Save the planet -- support IP!

‘Breaking the Climate Deadlock’ is an initiative of former UK Prime Minister Tony Blair and an independent not-for-profit organisation, The Climate Group. The Group's objective is "to build decisive political support for a post-2012 international climate change agreement in the lead up to the 2009 UN Climate Change Conference in Copenhagen".

To this end, Intellectual Property Institute chairman Ian Harvey has written a paper, Intellectual Property Rights: The Catalyst to Deliver Low Carbon Technologies. It's not very long, so it won't take you too long to read; it's free, so it won't cost you anything, and it's available in electronic form so you don't have to chop down too many trees in order to get sight of it. It's also quite focused, which means that you get the message pretty quickly.

Ian's Key Messages are as follows:

• IP, particularly patents, will be a catalyst, not a barrier, to creating and deploying low-carbon technologies.
• IPRs serve a number of important roles, including (i) providing the incentive for business to invest in risky projects aimed at meeting market needs; (ii) giving legal clarity and certainty for technology transfer transactions to take place, including creating patent pools and (iii) stopping others from blocking the use of a technology by follow-on derivative inventions
• Without IPRs there is no choice: there is nothing to give, transfer, sell or license so that others can invest in its further development.
• Objections to IPRs are usually caused by a lack of understanding of their role.
• Owning IPRs is separate from the decision of how much, or whether, to charge for them.
• Threats to strong IPRs, such as easily-obtained compulsory licensing, are likely to be a strong disincentive to invest.
• Governments are best placed to fund basic research, spreading their funding quite widely, whereas the development of new marketable technologies and products is most likely to succeed quickly in the private sector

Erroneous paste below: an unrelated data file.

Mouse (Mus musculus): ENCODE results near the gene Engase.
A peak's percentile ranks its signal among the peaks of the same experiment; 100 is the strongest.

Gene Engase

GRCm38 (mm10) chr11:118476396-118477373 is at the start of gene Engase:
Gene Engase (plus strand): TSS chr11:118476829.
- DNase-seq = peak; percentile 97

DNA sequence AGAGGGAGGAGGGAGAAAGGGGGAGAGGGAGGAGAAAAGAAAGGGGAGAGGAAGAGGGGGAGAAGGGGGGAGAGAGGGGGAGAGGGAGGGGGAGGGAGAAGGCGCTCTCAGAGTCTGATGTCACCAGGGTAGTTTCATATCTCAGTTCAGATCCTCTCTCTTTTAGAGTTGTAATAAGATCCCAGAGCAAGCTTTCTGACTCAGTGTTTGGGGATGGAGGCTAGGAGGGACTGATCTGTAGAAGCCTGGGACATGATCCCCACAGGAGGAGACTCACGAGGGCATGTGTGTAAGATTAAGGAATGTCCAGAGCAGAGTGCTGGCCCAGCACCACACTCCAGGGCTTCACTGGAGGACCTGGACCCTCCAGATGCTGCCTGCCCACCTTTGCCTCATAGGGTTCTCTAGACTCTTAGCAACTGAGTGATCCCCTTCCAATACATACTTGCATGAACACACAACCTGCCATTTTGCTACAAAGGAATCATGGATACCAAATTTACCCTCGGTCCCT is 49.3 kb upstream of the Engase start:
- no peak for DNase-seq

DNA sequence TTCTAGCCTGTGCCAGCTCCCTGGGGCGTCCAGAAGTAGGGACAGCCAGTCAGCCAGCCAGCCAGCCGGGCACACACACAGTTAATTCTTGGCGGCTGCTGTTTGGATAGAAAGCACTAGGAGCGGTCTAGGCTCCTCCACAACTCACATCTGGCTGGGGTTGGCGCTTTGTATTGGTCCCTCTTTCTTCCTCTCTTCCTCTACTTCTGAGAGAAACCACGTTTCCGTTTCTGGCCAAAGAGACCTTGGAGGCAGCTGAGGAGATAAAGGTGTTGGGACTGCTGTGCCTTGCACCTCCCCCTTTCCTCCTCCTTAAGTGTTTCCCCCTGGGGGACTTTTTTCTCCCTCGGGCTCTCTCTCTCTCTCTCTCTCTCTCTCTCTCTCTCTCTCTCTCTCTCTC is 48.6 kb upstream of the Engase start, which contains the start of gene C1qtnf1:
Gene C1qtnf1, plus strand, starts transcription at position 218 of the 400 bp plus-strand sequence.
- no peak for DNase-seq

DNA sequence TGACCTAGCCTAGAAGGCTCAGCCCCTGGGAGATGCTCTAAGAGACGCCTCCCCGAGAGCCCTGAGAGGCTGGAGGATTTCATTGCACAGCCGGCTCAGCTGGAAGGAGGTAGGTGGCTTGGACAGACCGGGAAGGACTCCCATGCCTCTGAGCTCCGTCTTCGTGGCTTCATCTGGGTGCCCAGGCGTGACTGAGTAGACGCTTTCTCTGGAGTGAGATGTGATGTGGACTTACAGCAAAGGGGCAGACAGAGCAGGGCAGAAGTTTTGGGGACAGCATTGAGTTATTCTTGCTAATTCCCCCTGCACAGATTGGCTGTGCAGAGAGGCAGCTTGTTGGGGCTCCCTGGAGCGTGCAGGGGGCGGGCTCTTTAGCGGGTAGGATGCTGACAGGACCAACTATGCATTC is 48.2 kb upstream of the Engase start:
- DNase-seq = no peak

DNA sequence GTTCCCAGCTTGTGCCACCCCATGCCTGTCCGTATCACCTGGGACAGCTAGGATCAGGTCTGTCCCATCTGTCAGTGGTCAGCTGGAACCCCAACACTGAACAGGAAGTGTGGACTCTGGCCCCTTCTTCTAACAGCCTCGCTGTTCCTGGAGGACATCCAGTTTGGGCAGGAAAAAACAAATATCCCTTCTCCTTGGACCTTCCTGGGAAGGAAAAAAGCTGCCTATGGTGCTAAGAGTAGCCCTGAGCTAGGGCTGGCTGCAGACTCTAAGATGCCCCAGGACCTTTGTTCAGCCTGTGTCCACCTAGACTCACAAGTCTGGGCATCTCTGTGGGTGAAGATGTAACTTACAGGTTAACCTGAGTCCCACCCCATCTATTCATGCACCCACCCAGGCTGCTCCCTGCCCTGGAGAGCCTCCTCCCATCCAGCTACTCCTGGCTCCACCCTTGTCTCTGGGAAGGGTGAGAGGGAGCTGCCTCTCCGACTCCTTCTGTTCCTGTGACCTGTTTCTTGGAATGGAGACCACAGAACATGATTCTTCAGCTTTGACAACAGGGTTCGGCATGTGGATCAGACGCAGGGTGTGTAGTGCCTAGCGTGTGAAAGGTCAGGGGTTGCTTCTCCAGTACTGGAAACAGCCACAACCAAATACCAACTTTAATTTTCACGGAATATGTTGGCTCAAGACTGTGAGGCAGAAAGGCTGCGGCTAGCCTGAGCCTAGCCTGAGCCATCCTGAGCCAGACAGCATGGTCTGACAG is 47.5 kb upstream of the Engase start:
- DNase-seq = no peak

• Although companies often complain vocally about the complexities and costs of patent thickets, in practice these problems are usually solved quite effectively by cross-licensing, by creating standard-setting bodies and by developing patent pools (where these do not breach ant-trust laws).

Ian recommends that
• Policy-makers should support and emphasise the importance of strong IPRs for
developing new low-carbon technologies.
• Plan to create antitrust ‘safe harbours’ for low-carbon technologies whose owners wish to create patent pools for certainty of access and of price.
• The World Trade Organisation would be the most effective forum for resolving debates and enforcing agreements about access to IPRs.
• Create an IPR Working Group (potentially under the TRIPs Council of the WTO) to address IPR issues and co-opt China as a potential leader in this forum.
• If limited compulsory licensing along the lines of the WTO Doha Declaration (for pharmaceuticals) were to be considered for low-carbon technologies, an independent assessment of its effectiveness and impact should be carried out immediately.

Right: the IPKat awaits a little climate change ... (artwork from Webweavers)

To get your free copy email the Intellectual Property Institute, if possible remembering to entitle your email "IP Catalyst".
For more information about Breaking the Climate Deadlock click here

Save the planet -- support IP! Save the planet -- support IP! Reviewed by Jeremy on Thursday, August 07, 2008 Rating: 5

No comments:

All comments must be moderated by a member of the IPKat team before they appear on the blog. Comments will not be allowed if the contravene the IPKat policy that readers' comments should not be obscene or defamatory; they should not consist of ad hominem attacks on members of the blog team or other comment-posters and they should make a constructive contribution to the discussion of the post on which they purport to comment.

It is also the IPKat policy that comments should not be made completely anonymously, and users should use a consistent name or pseudonym (which should not itself be defamatory or obscene, or that of another real person), either in the "identity" field, or at the beginning of the comment. Current practice is to, however, allow a limited number of comments that contravene this policy, provided that the comment has a high degree of relevance and the comment chain does not become too difficult to follow.

Learn more here:

Powered by Blogger.